Much is made of the fact that “climate is not weather” (although the people that sling that turn of phrase around freely often don’t actually seem to understand what it means) and that the predictions of climate models are highly perturbative and have a wide range of potential outcomes, which is ostensibly true. However, predictions from every validated model, regardless of whether you assume ‘best case’ or ‘worst case’ indicate increasing disruptions of mediating effects, potential for extreme weather events, and a progressive increase in average global surface temperature so long as atmospheric CO2 concentration is significantly above pre-industrial levels, and they all predict dire outcomes if continued emissions are not constrained. If any thing, most of the models fail to account for climate forcings like the thaw of frozen tundra, desiccation of wetlands, burning of old growth forest and peatlands, and release of methane clathrates from the continental slopes, all of which have the potential to significantly accelerate atmospheric CO2 in a positive feedback mechanism.
If you are looking for a mathematical proof or some simple experiment from which you can ‘prove’ that global climate change is real and occurring rapidly, none exist because the global climate is a complex system and it takes very sophisticated models and some of the best supercomputing capability on the planet to simulate it to even the fidelity that we currently have. But the statistical evidence is absolutely clear, and it doesn’t take an advanced degree in mathematics to interpret it. Climate change is real, and the evidence is in the massive increase in frequency of extreme weather events, abnormal climate phenomena, and measured anomalous heat content in the oceans.
Remember that weather “records” (particularly in North America) rarely extend back more than 125-150 years. To follow climate trends, here’s a link to London (UK) weather and temperature trends over the centuries - gathered from literature of the time. (a winter was “cold” if the Thames froze over).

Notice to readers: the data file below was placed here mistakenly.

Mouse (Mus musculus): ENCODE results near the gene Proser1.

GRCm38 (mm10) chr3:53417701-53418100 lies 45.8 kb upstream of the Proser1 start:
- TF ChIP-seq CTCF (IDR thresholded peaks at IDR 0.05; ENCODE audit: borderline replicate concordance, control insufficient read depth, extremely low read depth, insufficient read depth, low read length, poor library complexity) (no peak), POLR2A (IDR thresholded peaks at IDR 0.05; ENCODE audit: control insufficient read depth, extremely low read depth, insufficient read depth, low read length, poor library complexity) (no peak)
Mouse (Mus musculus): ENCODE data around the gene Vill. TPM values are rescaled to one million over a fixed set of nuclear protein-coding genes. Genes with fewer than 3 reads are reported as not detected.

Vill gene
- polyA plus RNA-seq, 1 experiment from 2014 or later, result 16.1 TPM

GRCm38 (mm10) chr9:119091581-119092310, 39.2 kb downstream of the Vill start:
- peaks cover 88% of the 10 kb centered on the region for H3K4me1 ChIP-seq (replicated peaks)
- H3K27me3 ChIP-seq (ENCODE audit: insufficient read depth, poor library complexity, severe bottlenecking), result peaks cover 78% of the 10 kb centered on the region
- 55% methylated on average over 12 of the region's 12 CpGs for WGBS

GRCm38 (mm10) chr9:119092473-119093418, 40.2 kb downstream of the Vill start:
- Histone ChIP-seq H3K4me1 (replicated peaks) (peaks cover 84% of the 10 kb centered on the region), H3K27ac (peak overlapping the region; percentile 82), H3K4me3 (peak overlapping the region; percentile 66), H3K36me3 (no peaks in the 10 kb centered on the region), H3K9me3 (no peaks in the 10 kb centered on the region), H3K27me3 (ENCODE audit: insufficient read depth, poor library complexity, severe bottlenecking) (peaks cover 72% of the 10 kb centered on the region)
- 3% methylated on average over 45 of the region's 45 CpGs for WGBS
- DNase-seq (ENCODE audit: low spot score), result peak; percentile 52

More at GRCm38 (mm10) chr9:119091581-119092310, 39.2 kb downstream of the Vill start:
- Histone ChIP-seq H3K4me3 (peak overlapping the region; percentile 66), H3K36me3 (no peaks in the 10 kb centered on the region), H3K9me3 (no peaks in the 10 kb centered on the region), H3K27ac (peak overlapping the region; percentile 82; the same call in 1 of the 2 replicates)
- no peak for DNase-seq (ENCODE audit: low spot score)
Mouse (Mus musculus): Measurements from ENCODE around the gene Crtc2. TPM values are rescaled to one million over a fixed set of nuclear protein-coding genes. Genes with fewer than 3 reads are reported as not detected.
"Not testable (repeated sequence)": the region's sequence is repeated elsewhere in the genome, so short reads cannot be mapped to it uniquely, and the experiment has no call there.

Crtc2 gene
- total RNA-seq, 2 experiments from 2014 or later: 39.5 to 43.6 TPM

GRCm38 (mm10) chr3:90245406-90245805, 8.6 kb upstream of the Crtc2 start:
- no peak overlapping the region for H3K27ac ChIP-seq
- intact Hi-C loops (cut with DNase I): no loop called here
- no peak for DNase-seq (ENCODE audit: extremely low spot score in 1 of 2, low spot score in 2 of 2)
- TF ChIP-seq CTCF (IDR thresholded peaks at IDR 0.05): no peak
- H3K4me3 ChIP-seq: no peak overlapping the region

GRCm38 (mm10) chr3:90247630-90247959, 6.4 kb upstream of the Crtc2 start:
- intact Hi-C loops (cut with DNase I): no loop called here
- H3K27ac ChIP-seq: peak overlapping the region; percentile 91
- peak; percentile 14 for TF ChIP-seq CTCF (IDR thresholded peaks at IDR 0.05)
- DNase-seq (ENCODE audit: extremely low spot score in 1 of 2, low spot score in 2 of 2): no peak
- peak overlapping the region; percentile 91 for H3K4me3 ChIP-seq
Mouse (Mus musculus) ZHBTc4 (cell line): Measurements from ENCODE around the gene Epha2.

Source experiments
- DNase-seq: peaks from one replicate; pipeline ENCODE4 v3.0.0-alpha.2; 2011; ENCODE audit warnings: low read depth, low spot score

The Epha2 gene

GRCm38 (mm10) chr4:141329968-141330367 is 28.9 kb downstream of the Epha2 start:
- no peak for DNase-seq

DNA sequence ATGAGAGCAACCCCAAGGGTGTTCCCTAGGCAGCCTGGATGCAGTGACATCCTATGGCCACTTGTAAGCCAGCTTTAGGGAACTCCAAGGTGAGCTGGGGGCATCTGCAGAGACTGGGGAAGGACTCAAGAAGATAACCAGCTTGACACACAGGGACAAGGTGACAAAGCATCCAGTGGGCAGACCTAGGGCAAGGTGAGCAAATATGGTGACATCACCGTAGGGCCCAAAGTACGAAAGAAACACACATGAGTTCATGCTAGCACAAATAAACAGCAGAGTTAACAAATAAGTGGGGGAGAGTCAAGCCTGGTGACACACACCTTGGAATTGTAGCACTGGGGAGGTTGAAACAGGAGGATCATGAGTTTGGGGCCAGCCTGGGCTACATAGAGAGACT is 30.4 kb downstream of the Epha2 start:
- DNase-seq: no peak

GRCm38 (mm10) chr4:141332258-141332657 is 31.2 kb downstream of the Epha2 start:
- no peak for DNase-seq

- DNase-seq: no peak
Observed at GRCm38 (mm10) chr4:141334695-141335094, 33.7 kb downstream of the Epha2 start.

The web site has been archived, so some links might not work, but makes for fascinating reading (take note of the color codes for hot/cold/wet/dry events).
Looking more at the London links I posted, temperature began to be measured (rather inaccurately) in the 1600’s - otherwise, extremes were “hot” or “cold”. “Cold” was easily defined, via mentions of snow and ice, and extents of time ice remained. However, “hot” remains undefined - after a few cool summers, anything warmer might seem hot. Thus - extended cold spells stand out over the years rather than extended hot spells.
There sure is a lot of excluded middle in this thread. The OP is mostly fear-mongering. Global collapse? Uh, no. We’ve been through these kinds of alarms before, like Silent Spring and the Population Bomb.
That doesn’t mean that climate change isn’t a problem. I agree that the south west will get drier; I just don’t believe that will lead to collapse. Changes are coming; some will be bad, some won’t be.
The balance is hard: how to call for change–change that won’t be cheap or easy–without turning into Chicken Littles.
My Wife and I live way, way high up in the Colorado Mountains. What we have battled for 30 years is the cold and snow.
We have always thought that when we retire, we will move to a lower elevation. The amount of snow we get is going to be very, very difficult to manage when we are 70 years old. 30 feet of snow a winter is not unusual at all. That may be changing. Or it may become worse. Donno.
It’s interesting. A lot of people and companies have realized they can work from anywhere. And there are a lot of second vacation homes up here that typical get rented out to seasonal workers. Many second home owners have decided to move to their second homes permanently since they can work remotely.
We are a resort community, with a lot of seasonal workers. We are in a housing crunch partly due to the unavailability of houses that used to get rented out. The county I work for has actually leased (not sure of the details) an entire hotel so that these workers have a place to hang their hat.
Heat, unseasonable temps may also drive more people to live in the mountains IMHO.
But, that sword cuts two ways. Warmer weather, more people and forest fire danger. People that are not used to the mountains are more likely it seems to not understand just how dangerous it can be. Currently we are under a fire ban. No campfires, of course, no charcoal grills, and no smoking outside.
My Wife and I will have to see what our options are in 5-10 years. It may be best to stay put. What sucks though, is it’s getting more and more crowded, at least by our standards.